How to identify: In addition to its nocturnal habits and slender build, the California night snake can be identified by its small size and smooth scales. It also has a distinctive heat-sensing organ on the top of its head, called a loreal pit, which is used to locate prey.
Food or diet: The California night snake feeds on small mammals, lizards, and insects. It uses its heat-sensing organ to locate prey and constricts it with its body to kill it before swallowing it whole.
Habits: As its name suggests, the California night snake is active at night and is generally found in rocky or brushy areas. It is a terrestrial species and is often found hiding under rocks or in small burrows. It is a non-venomous species and poses no threat to humans.
8. Desert Rosy Boa
The Desert Rosy Boa (Lichanura trivirgata gracia) is a subspecies of the Rosy Boa (Lichanura trivirgata), a small, non-venomous snake found in the southwestern United States and Mexico. These snakes are often found in desert and arid environments, and are well-adapted to living in these dry, hot conditions.
Desert Rosy Boas are small snakes, typically reaching a length of 2-3 feet as adults. They have a slender, elongated body and a small, pointed head. Their scales are smooth and their coloration is variable, but they are generally a pale pink, rosy, or orange color with three dark stripes running down the length of their body. These stripes are often broken or interrupted, creating a pattern of blotches or spots.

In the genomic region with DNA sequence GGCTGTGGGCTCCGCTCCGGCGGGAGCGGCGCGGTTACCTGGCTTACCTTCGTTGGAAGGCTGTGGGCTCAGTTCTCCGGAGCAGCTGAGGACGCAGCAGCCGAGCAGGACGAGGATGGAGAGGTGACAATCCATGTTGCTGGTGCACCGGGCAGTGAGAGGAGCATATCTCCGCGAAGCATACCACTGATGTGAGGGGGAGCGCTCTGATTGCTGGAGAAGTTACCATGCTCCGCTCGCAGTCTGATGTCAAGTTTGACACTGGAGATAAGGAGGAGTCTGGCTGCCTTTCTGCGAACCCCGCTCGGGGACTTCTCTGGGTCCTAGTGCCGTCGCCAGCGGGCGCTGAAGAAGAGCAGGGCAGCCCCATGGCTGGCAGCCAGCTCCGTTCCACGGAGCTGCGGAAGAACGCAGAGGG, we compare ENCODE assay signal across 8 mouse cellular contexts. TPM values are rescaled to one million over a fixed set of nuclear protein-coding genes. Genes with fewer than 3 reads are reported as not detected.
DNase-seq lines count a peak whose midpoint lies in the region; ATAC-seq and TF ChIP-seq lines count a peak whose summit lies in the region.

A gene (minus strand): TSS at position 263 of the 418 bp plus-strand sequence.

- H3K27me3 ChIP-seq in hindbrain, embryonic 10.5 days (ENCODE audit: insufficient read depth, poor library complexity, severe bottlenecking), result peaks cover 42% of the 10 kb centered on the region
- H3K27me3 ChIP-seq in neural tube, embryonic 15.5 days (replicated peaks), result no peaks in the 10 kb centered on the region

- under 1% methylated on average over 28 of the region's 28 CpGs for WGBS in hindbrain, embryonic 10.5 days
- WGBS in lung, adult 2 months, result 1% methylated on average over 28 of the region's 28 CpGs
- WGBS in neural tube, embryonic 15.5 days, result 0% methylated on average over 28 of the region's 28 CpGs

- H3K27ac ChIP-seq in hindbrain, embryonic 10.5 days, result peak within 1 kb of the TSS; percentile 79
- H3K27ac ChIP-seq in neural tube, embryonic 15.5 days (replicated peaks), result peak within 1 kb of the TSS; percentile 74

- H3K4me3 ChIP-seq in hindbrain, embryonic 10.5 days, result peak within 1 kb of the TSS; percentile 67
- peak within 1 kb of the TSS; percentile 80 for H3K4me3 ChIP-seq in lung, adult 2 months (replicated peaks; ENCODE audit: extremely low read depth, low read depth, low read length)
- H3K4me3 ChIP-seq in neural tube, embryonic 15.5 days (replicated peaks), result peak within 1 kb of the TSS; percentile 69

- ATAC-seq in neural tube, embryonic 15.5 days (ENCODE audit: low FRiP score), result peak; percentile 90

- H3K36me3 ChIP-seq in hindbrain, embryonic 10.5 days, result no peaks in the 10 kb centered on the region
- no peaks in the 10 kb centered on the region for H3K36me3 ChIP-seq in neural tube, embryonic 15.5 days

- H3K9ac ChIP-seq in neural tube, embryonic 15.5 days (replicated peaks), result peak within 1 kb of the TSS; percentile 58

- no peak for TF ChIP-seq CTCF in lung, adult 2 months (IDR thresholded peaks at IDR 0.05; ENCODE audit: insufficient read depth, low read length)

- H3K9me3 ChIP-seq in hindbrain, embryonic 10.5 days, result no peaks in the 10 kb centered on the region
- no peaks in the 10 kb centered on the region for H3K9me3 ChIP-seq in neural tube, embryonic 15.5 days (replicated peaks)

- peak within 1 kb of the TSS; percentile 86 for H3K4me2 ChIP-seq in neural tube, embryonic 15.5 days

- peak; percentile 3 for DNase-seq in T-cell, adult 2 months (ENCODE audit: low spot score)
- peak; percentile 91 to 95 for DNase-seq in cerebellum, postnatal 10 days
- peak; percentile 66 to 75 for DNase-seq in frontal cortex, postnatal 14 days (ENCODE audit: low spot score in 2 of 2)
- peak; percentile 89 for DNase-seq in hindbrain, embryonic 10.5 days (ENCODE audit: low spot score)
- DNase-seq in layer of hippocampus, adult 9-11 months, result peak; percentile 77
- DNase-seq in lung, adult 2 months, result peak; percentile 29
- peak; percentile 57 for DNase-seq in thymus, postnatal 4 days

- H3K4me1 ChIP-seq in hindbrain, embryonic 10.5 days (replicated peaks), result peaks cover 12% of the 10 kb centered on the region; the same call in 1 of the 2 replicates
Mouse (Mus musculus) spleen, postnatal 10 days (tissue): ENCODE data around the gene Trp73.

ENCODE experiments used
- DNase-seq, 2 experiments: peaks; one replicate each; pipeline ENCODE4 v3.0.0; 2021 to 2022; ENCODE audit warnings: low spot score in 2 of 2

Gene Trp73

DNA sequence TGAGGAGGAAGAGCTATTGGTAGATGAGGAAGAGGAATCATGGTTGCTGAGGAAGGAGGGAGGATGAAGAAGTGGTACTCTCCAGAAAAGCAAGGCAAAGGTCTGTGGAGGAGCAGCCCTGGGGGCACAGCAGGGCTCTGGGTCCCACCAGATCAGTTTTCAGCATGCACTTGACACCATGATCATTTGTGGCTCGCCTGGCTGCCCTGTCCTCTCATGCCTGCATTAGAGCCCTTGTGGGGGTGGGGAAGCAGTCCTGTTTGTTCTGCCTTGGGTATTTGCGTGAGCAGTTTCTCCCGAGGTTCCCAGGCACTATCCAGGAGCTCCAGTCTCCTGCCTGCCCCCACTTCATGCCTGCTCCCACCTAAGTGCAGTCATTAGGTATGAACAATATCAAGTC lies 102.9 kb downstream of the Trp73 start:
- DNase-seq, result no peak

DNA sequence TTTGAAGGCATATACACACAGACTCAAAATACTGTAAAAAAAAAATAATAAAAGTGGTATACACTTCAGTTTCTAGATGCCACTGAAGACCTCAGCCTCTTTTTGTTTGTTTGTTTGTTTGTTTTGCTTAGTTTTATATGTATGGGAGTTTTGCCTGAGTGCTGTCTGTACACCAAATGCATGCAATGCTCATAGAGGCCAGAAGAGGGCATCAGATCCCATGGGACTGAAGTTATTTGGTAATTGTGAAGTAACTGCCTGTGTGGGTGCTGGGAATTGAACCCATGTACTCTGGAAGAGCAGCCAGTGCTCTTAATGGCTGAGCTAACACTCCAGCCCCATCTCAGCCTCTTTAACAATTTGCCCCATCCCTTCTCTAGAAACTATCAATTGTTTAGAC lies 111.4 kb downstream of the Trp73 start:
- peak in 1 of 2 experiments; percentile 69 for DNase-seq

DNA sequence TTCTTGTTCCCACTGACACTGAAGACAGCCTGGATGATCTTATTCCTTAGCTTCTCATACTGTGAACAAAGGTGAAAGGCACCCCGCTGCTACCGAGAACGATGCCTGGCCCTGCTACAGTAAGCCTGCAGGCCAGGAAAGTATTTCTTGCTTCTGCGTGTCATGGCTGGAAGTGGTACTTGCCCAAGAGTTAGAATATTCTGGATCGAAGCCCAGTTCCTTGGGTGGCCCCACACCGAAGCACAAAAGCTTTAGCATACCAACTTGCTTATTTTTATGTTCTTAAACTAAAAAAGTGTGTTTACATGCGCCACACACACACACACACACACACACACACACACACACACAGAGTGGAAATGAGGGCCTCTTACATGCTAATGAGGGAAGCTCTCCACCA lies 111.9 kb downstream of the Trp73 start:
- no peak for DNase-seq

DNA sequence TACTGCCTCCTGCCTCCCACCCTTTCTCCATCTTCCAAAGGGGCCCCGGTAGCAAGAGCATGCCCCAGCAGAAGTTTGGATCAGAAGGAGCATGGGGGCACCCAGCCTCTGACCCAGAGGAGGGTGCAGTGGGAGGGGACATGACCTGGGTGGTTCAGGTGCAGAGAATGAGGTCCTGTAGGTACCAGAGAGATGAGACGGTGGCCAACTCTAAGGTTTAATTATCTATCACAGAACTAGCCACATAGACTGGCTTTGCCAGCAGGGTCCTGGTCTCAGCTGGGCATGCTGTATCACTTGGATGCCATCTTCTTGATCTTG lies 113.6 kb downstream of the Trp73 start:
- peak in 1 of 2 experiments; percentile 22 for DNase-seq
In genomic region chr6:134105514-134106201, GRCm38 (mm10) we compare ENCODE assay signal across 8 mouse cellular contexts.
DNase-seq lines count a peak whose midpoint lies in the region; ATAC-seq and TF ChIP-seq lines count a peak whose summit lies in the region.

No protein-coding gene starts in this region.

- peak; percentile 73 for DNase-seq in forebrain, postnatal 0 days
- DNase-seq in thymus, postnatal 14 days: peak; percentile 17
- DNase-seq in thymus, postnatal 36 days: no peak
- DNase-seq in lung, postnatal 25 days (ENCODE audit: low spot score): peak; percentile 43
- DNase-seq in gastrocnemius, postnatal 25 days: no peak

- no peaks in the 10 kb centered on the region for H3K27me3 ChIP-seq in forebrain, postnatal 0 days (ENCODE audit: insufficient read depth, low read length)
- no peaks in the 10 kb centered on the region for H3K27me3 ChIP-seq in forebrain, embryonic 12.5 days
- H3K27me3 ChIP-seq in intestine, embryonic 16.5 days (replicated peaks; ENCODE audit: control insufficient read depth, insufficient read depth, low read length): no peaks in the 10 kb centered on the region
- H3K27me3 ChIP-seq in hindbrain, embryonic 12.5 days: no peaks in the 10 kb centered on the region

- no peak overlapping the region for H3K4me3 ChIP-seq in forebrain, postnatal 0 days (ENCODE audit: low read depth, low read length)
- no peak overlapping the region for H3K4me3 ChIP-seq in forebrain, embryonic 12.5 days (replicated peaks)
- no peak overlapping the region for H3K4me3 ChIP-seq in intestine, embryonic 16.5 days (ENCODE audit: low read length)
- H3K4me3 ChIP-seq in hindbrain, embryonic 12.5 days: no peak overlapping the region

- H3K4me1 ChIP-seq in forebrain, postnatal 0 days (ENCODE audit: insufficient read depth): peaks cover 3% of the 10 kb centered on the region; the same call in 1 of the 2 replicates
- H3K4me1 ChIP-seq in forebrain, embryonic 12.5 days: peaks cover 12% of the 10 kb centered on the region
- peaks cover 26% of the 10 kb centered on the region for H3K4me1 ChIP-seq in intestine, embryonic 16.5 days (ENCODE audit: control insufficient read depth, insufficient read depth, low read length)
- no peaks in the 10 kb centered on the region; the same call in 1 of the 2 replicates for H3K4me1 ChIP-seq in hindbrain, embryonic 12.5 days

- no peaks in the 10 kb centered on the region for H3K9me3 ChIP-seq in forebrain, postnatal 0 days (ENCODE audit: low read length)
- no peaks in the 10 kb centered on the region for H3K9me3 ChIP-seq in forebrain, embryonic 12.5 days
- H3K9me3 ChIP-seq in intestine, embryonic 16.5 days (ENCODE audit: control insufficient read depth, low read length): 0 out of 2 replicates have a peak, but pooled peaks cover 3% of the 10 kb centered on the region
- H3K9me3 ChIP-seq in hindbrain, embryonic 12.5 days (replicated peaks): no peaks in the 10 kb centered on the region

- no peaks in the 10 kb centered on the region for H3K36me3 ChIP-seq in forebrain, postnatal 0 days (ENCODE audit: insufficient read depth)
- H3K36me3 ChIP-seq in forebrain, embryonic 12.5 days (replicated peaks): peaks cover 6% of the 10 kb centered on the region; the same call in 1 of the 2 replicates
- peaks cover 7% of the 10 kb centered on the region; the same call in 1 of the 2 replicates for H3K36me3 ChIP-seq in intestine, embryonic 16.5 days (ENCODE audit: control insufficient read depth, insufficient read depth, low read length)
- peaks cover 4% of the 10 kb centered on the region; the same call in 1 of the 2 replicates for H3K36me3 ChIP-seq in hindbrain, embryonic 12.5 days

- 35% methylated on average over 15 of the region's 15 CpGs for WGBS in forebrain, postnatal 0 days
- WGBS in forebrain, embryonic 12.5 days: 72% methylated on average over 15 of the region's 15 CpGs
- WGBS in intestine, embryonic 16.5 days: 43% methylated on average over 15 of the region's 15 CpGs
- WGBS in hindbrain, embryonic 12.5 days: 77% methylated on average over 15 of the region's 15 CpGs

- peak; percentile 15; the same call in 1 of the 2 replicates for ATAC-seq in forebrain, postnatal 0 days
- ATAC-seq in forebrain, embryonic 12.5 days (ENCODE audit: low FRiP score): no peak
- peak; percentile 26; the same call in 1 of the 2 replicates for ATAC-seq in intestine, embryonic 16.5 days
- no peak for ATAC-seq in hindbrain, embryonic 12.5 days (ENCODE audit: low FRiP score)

To identify a Desert Rosy Boa, look for the following characteristics:
- Small size (2-3 feet in length)
- Slender, elongated body
- Smooth scales
- Pale pink, rosy, or orange coloration with dark stripes or blotches
In terms of diet, Desert Rosy Boas are carnivorous and feed primarily on rodents. They are ambush predators and will often lie in wait for their prey to pass by, striking quickly to capture and constrict it.
In terms of habitat and behavior, Desert Rosy Boas are generally nocturnal and are most active at night. They are often found in rocky or sandy areas, where they can hide among the rocks or burrow underground to escape the heat of the day. During the winter months, they may become more active during the day to take advantage of the warmer temperatures.
Desert Rosy Boas are found throughout much of California, including the Mojave and Sonoran Deserts. They are also found in other parts of the southwestern United States and Mexico. They are generally not aggressive and will usually try to avoid confrontation with humans, but if they are threatened or handled roughly, they may bite as a means of defense.